Micharne Cloughley took an unusual route on her journey to landing her first TV drama screenwriting gig on season 21 of NBC’s Law & Order: Special Victims Unit.
The 2011 NIDA graduate served a long apprenticeship as a playwright, working on unscripted TV shows, writing short films and as a casting assistant.
“All the different things I’ve done have informed the way I am working here,” Micharne tells IF from New York where she is immersed in scripting her third episode of the procedural show created by Dick Wolf.
Cloughley was hired as a staff writer on the NBC series by Warren Leight, who returned as the showrunner earlier this year. He started with SVU at the beginning of season 13 when the drama was at a crossroads after losing its co-lead Christopher Meloni. He successfully rebuilt the show around Mariska Hargitay’s Olivia Benson.
He left in 2016 and spent the last few years developing his own projects including Law & Order: Hate Crimes with Cloughley, so she was among his first hires when he returned.
The first episode she wrote, co-written with Leight and co-executive producer Julie Martin, debuts in the US on October 17. She co-wrote the second with Brianna Yellen and Kathy Dobie. The new series will premiere here on Network 10 next year.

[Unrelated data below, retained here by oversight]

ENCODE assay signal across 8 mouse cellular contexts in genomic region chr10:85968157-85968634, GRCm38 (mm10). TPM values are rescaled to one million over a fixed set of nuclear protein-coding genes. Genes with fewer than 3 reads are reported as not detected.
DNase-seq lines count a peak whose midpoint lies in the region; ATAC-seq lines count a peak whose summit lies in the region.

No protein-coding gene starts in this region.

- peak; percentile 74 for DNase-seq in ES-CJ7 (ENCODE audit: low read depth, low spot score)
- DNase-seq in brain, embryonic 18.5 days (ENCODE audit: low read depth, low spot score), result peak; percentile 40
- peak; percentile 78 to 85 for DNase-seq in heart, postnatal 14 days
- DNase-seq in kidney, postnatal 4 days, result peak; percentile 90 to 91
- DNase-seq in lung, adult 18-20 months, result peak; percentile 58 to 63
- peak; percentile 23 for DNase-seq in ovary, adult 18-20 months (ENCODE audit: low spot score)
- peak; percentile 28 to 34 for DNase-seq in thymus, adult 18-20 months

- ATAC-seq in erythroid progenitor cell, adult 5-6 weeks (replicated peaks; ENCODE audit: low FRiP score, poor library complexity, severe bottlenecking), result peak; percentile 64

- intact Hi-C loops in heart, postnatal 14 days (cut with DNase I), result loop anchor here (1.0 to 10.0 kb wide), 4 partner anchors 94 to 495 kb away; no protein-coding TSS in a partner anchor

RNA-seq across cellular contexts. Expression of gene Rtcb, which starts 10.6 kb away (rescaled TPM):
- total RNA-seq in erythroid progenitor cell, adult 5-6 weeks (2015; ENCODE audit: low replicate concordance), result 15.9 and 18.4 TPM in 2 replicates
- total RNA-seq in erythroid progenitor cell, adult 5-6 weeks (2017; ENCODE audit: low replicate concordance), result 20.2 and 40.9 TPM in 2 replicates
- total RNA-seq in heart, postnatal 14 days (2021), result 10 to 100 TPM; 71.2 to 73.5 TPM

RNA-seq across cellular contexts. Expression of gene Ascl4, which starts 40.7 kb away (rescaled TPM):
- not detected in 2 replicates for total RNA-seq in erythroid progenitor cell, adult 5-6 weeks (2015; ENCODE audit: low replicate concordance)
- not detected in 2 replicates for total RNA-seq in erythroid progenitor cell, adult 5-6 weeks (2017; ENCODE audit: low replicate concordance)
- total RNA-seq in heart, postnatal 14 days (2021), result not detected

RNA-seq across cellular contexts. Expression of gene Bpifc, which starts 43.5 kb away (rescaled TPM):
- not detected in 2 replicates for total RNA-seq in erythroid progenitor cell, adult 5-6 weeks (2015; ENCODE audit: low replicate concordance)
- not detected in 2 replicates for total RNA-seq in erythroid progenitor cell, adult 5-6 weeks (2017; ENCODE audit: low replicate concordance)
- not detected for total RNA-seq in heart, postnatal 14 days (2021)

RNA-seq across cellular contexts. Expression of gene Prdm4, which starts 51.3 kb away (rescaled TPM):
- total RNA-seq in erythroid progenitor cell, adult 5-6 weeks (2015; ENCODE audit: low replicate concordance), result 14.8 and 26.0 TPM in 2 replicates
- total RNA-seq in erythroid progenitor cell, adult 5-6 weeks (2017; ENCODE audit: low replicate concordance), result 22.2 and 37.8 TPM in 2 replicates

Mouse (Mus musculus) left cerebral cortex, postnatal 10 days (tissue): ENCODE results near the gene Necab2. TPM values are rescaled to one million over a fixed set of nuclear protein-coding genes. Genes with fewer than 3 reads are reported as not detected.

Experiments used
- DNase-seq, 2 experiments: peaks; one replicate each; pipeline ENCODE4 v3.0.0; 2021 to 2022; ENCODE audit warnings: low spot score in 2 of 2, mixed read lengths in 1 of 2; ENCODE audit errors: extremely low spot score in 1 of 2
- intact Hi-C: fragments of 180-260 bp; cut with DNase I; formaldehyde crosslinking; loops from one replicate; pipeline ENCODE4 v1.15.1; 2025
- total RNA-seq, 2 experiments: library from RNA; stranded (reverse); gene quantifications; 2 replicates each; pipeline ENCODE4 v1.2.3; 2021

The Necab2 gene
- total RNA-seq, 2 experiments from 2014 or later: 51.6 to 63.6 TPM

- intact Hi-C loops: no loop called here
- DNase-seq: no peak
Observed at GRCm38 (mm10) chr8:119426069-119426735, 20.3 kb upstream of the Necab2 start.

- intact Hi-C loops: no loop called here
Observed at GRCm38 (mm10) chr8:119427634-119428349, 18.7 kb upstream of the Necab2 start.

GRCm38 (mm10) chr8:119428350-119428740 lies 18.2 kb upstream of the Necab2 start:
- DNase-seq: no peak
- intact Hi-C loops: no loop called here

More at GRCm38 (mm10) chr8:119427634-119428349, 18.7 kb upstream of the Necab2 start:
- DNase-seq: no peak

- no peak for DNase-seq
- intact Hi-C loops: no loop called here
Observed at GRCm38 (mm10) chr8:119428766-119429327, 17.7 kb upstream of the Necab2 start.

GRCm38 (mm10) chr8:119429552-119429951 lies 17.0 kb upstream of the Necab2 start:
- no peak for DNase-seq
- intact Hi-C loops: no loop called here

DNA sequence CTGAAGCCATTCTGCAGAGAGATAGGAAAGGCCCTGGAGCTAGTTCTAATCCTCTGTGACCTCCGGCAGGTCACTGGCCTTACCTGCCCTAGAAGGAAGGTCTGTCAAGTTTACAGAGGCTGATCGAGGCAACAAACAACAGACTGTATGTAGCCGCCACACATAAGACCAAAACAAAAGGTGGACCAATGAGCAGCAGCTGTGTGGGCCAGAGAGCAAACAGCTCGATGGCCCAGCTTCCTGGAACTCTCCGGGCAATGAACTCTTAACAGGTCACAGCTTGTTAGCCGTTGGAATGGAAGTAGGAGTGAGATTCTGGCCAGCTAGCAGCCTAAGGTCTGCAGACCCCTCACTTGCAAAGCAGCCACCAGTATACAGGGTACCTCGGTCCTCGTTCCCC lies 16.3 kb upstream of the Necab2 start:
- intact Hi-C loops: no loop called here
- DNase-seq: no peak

“It’s an amazingly supportive team,” she says. “As much as you are aware of this show’s enormous legacy, it comes down to the work, showing up every day and doing the best you can. It is a joy and privilege to work on this show.”
As a staff writer, she says, “I will be with the show for as long as they will have me.” After production on this season wraps in April she is keen to work on her plays and in TV in the US and Australia.
Her latest plays, for which she is keen to find homes, are 43 Stages of Grieving, a quirky piece about a pregnant, dying robot, and A Dream Panel of Real Women, the latter penned when she was a creative arts fellow at the National Library of Australia.
She spent several years as a casting assistant with Nikki Barrett, working on Kim Farrant’s Strangerland, Michael Petroni’s Backtrack, Russell Crowe’s The Water Diviner and Angelina Jolie’s Unbroken.
While her initial motive was to supplement her income (“there is no money in writing theatre”), she gained valuable experience from being in the same room as those directors.
Before NIDA she worked as a coordinator on factual series including Eyeworks’ Gangs of Oz, You Saved My Life and Missing Pieces and Endemol Shine’s The Power of One.
Her playwriting credits include The Way They Live, which was staged at the Metropolitan Museum of Art in New York, 99 Phone Calls You Shouldn’t Have Made, Masters of F*** All, Not That Kind of Doll and One Flesh.
Right now she is fulfilling an ambition she had when she was a child, which she wrote on a list as “to work on TV sets (anything),” recalling: “I wanted to be a part of a world creating other worlds.”